One Big Thing
A highly classified U.S. government satellite appears to have been totally lost after being taken into space by a recent launch from Elon Musk’s SpaceX, according to a new report.
Dow Jones reported Monday evening that lawmakers had been briefed about the apparent destruction of the secretive payload — code-named Zuma — citing industry and government officials
This article describes the reliability-and-cost competition among American aerospace companies, but when I first read it, I immediately thought about China.
It’s now clear that, as SpaceX CEO, Musk is actively working very closely (in this case, as a vendor) with the most secretive American agencies (As an American, I appreciate this and most public-private collaboration.).
But Musk also leads a car company, Tesla, that is trying to establish itself in the vast and growing Chinese market.
If SpaceX Musk is willing to collaborate closely with American spy agencies, is Tesla Musk ready to cooperate with those same agencies?
This theory may sound conspiratorial, but software-enabled vehicles — the kind Tesla has pioneered — are fertile ground for hacking and, presumably, spying. Driver and passenger mobility patterns generate a lot of useful data.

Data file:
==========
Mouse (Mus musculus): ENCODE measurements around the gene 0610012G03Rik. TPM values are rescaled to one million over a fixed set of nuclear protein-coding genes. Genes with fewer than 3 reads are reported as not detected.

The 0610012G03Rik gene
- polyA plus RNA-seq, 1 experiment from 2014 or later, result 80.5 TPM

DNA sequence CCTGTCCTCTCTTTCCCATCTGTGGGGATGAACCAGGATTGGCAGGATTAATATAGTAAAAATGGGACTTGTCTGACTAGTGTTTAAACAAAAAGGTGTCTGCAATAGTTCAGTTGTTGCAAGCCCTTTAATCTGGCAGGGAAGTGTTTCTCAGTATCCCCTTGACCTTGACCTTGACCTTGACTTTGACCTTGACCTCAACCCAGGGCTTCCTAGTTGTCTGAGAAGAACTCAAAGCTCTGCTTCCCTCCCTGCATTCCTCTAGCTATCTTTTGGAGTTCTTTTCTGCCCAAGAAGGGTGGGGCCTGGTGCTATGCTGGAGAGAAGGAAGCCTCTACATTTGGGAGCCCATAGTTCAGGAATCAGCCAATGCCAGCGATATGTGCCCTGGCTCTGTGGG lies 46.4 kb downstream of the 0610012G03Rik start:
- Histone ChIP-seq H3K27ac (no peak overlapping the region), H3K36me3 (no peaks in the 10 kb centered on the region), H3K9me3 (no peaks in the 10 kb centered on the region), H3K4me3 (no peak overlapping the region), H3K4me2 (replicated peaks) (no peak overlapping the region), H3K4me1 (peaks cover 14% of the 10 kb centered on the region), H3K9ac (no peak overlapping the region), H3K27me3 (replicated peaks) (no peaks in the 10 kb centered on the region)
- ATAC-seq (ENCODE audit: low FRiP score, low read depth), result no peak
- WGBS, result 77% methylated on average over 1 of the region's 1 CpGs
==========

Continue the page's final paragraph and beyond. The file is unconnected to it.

Since China’s economic model is state-run capitalism, its government — the same one responsible for its country’s intelligence — must approve and monitor the activity of foreign corporations.
Ask yourself this question: If you were a top Chinese decision-maker, would you want Tesla — whose CEO actively works with American intelligence — to establish itself as a central player in your emerging technology-powered mobility market?
In a rapidly changing, technology-driven world, the lines between good and bad, and public and private, are blurring. I sense that, in this new operating environment, organizations will act cautiously. As a result, some opportunities will be lost — but real or perceived risks may be mitigated.